Alastair Osborne warns against the folly of Scottish Labour reacting to last week’s bad election result with ill-considered support for a second independence referendum.

We used to joke that Ayr Constituency Labour Party had been responsible for the Poll Tax, not Maggie Thatcher. Back in 1984 we won a by-election in the solid Tory Regional Council seat of North Kyle (including Troon) at the height of the grassroots Tory rebellion against their rates revaluation. In a panicked response the Tory government came up with the hated Poll Tax and the rest is history.

OK, that story may be slightly apocryphal but there is a lesson there: never react to a crisis with something that is going to turn out even worse. That’s my advice to those in Scottish Labour who have been so quick to embrace a second independence referendum as the answer to our miserable performance in the general election.

There may come a time when we support such a referendum, if it is the clear will of a substantial majority of Scots. But we are guilty of very sloppy thinking if we go along with the SNP’s mantra that this election was a clear mandate for IndyRef2.

The SNP secured 45% of the vote on a platform of ‘Lock Boris out of No 10 and Stop Brexit’. The SNP clearly smashed it in terms of winning here in Scotland and have a mandate and responsibility to do everything in their power to stand up for Scottish interests at Westminster and resist Tory policies that would be devastating for ordinary people across the UK. However, as I have argued many times before, referendums are not there to break a deadlock, like cutting a pack of cards. They are only appropriate to ratify what has become the clear will of the people in relation to a burning social, political or constitutional issue, like divorce reform in Ireland, the Good Friday Agreement or Scottish devolution.

We keep falling into the traps set by the SNP. They were never going to welcome all the new powers delivered by the Smith Commission. According to them we had broken ‘the Vow’. We helped them secure a General Election when it wasn’t in Labour’s interest to face the electorate at that time. They never wanted a Labour government elected for the UK because only a Tory government serves their cause. Now we are in danger of allowing them to turn the result of Scottish votes into a mandate for a second independence referendum when that wasn’t the key issue on which people were voting.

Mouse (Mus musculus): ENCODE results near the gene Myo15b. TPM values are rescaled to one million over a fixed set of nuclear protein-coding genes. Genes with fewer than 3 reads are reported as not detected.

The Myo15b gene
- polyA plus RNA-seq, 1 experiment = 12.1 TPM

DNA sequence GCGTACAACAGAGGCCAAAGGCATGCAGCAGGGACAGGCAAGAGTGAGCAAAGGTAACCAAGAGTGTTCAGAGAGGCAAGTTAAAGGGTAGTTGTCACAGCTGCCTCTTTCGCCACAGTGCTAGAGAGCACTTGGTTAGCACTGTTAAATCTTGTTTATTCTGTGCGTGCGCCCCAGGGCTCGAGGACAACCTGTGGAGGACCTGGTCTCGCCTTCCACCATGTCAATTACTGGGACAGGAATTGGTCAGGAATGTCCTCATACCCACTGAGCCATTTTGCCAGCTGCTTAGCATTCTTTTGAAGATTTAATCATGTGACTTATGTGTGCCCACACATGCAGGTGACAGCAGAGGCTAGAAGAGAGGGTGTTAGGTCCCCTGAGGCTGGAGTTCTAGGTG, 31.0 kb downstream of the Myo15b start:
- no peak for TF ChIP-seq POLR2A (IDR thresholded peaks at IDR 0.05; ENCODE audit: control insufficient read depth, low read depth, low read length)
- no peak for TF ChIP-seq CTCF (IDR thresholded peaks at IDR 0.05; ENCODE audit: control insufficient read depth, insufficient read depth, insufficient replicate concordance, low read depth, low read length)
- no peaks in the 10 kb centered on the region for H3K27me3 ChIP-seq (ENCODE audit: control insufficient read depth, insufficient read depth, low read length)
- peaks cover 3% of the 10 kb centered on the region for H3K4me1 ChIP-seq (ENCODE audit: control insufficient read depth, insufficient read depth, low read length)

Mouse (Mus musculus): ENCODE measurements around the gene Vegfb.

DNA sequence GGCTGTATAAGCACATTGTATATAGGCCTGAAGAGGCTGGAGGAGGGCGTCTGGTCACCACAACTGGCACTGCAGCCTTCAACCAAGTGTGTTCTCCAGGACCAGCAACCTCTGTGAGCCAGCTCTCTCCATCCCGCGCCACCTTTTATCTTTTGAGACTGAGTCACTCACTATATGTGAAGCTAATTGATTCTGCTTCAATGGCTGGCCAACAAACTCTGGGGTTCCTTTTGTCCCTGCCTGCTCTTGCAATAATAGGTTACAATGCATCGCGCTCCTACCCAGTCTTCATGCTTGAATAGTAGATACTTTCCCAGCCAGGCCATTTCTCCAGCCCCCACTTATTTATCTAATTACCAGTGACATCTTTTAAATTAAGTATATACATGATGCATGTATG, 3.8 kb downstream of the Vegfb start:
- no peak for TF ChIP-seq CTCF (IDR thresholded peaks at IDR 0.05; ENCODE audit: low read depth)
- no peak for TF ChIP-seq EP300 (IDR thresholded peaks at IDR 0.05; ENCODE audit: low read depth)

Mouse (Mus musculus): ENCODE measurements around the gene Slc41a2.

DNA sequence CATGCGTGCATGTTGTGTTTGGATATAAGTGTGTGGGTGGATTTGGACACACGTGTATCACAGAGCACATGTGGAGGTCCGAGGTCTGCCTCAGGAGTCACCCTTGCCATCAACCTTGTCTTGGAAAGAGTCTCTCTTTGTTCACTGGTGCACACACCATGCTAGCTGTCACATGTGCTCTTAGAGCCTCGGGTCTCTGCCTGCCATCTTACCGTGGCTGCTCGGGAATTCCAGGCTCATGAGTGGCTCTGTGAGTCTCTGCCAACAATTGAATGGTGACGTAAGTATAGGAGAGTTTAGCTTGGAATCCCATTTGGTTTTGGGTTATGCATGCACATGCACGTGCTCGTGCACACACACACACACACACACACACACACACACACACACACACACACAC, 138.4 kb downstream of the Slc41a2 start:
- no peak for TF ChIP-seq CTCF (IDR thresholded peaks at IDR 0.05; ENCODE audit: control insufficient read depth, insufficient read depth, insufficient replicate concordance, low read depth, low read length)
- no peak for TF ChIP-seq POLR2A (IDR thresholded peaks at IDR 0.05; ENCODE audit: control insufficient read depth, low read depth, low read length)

The message of the election result for Scottish Labour should be: ‘Don’t react, resist’.

If you want to draw any immediate conclusions from the election it should be to seize on the near 75% of the Scottish electorate who voted against the Tories. Now that is a mandate to oppose and resist the Tory government. Scottish Labour should be calling for those who oppose the Tories to join in a Scottish resistance, determined to use all the powers of the Scottish Parliament (and more where needed) and to work in partnership with our local authorities to make Scotland different and to protect people from the impact of Tory policies.

But in truth the SNP have never really wanted devolution to work, because that doesn’t serve their cause or add to their politics of grievance. We should be shaming them into taking up the challenge to make devolution work to deliver a progressive agenda, stand as a bulwark against the Tories and as a beacon for the disillusioned Labour heartlands in England that lent the Tories their votes.

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11 thoughts on “Don’t react ‒ resist

  1. Alistair

    If Labour was standing firm on core principles isolated from all parties I could agree. However in many council areas the perception is that Labour prefer working with the Tories or LibDems to working with the SNP.

    The legacy of 2014 BT lingers on. I am not suggesting commit to the SNP on every topic but I would prefer Labour helped lock out the Tories from the council.

    When you can build on a position of “Control”/”power” at local council level you have a stronger base for a GE. Look at Aberdeen and Aberdeenshire – who has benefited most from the council deal – the Tories. The NE in general went from SNP to Tory or marginal Tory/SNP – How did Labour benefit?

    The Scottish Tory vote went down marginally (not at all when you look at Christine Jardine seat in Edinburgh) LibDem vote up 10percent but note Tory vote down 10 – the Tories just voted tactically.
    The Labour vote went down across the country – where did it go – the SNP

    One area I would expect to see discussed is how to focus on getting more second votes at the Scottish elections as a back-up. More MSPs Direct or list.